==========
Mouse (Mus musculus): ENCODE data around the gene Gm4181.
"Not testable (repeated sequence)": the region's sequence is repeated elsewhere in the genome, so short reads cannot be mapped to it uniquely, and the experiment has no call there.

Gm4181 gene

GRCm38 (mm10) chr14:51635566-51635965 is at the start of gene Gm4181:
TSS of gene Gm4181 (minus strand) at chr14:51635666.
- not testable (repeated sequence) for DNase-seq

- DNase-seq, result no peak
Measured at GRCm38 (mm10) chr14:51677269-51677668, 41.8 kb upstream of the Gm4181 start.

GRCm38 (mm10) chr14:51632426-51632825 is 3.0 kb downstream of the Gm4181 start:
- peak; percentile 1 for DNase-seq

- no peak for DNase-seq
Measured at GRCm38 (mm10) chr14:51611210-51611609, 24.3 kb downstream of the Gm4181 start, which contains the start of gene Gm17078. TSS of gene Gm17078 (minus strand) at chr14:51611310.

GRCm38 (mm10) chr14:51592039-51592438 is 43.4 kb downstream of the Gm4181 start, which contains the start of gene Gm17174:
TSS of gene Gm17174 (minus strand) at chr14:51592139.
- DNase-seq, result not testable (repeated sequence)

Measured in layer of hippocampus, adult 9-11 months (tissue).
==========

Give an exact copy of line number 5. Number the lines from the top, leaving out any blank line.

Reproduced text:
TSS of gene Gm4181 (minus strand) at chr14:51635666.